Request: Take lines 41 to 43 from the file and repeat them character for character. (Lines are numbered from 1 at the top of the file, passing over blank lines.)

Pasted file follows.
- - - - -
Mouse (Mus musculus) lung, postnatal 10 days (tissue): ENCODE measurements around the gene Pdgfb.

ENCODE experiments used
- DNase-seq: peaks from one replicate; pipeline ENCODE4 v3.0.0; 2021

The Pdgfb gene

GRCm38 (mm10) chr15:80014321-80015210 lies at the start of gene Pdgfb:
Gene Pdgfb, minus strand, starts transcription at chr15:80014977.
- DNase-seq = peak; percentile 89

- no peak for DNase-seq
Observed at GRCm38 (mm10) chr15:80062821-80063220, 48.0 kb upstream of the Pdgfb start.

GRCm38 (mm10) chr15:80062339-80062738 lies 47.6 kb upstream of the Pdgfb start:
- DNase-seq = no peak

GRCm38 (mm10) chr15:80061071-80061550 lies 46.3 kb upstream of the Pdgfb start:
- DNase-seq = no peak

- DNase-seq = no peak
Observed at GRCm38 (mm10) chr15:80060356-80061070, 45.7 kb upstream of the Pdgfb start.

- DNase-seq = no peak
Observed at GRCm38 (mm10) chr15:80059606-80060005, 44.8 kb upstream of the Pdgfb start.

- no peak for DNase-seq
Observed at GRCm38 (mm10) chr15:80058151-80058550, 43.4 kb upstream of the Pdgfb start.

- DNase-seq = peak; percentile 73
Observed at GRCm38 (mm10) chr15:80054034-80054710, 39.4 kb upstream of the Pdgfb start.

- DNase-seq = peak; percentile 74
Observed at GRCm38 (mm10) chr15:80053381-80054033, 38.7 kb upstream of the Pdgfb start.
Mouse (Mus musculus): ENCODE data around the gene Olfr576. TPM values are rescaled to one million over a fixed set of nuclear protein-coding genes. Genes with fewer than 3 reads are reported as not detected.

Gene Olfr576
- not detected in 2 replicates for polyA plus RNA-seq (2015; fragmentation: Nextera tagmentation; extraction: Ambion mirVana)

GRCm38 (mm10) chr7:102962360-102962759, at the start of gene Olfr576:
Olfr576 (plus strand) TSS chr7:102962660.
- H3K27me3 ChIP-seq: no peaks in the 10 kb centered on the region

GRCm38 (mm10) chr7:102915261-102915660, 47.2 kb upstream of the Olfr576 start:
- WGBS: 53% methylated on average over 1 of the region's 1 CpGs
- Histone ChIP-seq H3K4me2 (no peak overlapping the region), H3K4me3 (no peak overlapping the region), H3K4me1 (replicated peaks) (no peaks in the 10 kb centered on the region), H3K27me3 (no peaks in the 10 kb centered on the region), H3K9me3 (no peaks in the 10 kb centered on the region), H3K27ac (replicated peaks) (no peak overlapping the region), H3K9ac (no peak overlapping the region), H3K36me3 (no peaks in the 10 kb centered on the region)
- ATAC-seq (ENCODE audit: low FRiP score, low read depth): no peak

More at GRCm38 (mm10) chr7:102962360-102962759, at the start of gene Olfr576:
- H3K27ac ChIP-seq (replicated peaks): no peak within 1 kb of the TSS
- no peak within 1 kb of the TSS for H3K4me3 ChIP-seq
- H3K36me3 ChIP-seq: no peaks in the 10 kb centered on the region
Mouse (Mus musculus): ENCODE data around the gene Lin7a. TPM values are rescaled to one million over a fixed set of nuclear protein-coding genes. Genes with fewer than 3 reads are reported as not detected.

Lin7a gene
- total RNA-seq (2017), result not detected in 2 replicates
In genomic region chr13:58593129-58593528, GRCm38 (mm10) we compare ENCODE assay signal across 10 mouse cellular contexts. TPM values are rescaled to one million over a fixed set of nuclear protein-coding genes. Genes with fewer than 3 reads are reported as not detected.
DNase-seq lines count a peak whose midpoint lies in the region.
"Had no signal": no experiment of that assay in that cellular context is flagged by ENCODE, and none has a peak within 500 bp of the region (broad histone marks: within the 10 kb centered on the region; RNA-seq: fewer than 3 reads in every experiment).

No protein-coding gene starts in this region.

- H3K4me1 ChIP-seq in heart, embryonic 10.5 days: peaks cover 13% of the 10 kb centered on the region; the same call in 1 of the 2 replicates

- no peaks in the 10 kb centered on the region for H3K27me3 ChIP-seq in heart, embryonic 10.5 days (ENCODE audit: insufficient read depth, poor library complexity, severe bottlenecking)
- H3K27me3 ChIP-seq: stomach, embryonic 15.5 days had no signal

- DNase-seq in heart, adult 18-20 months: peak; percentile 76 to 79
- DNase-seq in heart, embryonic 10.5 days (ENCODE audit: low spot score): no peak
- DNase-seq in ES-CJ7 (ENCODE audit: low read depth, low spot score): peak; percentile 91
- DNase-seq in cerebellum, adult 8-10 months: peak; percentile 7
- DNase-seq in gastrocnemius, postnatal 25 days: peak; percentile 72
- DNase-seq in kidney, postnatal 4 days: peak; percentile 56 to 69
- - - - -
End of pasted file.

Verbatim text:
In genomic region chr13:58593129-58593528, GRCm38 (mm10) we compare ENCODE assay signal across 10 mouse cellular contexts. TPM values are rescaled to one million over a fixed set of nuclear protein-coding genes. Genes with fewer than 3 reads are reported as not detected.
DNase-seq lines count a peak whose midpoint lies in the region.
"Had no signal": no experiment of that assay in that cellular context is flagged by ENCODE, and none has a peak within 500 bp of the region (broad histone marks: within the 10 kb centered on the region; RNA-seq: fewer than 3 reads in every experiment).